This summer Huntington University took on a demolition project, choosing to tear down one of its long-standing buildings, the Administration Annex. Good riddance, or will some people miss it? Do freshman even know it’s gone? Where did the offices from the building move to? What, if anything, will be put on that part of the lawn? 

By Kelsey Priestley, Contributor

[Music enters at full volume: “Fallin’” by Sunrise Blvd for approximately 5 seconds]

RYAN WALKER: Huntington University students, faculty and staff have been watching changes take place on campus as different buildings undergo construction projects. Last year, the HUB was completely remodeled, and the Roush House was demolished. Coming back for the fall semester, some people noticed another big change on campus. The long-standing Annex building had been torn down. [Music Fades Out] Kelsey Priestley has the story.

KELSEY PRIESTLEY: The Annex building has housed many things over the years such as the university library, president’s office, university relations, advancement, ministry offices, classrooms and more. While it has served many purposes over the years, the decision to tear down the building did not come as a surprise to some. 

KAY SCHWOB: Before I came in ’96, it was on the master plan that that building would come down. And I remember in July of ’96 is when I started, and I remember being told, “Don’t get too used to this building ’cause it’s coming down.” It literally came down 25 years later. Okay, ’cause, that was in ’96—July of ’96. It came down in July of 2021. So 25 years later, it finally came down.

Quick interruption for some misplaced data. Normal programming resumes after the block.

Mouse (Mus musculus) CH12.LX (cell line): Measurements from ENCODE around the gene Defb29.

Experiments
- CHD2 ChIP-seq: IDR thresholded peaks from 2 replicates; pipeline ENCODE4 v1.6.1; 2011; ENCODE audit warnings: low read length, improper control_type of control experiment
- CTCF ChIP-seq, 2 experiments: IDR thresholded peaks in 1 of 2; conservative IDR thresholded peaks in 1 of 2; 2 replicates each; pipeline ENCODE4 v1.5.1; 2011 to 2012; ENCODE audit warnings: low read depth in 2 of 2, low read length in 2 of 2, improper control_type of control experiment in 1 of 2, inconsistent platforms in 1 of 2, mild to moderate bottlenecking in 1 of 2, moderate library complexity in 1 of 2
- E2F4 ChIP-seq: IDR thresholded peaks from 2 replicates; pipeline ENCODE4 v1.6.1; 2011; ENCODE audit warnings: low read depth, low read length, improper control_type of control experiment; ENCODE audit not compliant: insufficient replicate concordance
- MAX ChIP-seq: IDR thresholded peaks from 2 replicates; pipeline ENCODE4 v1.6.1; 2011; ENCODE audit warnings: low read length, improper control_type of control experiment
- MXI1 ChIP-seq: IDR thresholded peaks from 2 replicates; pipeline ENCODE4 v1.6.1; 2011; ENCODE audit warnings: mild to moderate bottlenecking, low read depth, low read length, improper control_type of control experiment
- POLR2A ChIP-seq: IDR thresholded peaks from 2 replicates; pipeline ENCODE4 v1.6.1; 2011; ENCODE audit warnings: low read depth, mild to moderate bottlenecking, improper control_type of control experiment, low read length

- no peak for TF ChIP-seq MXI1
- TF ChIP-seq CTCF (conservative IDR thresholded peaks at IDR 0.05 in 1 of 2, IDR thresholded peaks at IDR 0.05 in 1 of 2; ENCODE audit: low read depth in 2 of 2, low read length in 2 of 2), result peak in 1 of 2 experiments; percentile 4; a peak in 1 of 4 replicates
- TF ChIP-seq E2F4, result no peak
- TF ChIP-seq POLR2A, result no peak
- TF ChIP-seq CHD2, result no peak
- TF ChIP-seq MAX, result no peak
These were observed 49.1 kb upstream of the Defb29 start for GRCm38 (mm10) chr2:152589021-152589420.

PRIESTLEY: That was Kay Schwob, HU senior director of development in advancement. While this project had been written in the master plan, some are still left with the big question: why tear it down? HU’s Chief Operations Officer Dr. Russ Degitz sheds some light into the decision making process. 

RUSS DEGITZ: Unfortunately, back when buildings like that were built there was no consideration for compliance issues for people that might have disabilities or mobility challenges. So immediately when you walked in you had to either go upstairs or downstairs. There was no main ground level and, because of its age, there was no elevator. And so, you know, as our president used to have her office in there and tried to meet with alumni or other groups, it just became clear that it wasn’t a building that served the needs of our current Forester family.

PRIESTLEY: Trying to be the best stewards of their dollars, the university explored what it would take to renovate the Annex versus tear it down. It became clear that they were not going to be able to responsibly renovate it in a way that fit the needs of the university, and the needs of the people that are here. Schwob experienced the inaccessibility of the Annex first-hand. 

SCHWOB: I hurt my leg and I was on crutches back in 2018. And I had to climb stairs. And I had to climb stairs to get to my office. And I had to climb downstairs to go to the restroom. Not easy to get to. I mean it was just very very difficult.

PRIESTLEY: With the Annex coming down, Schwob, along with the rest of her coworkers in the advancement office were required to move into new spaces. 

DEGITZ: So there was a lot of collaboration on that. We wanted to make sure that people didn’t feel like they were being displaced in a negative way. We’ve really tried to create a sense that people that were moving out of there were really moving more towards something instead of away from something.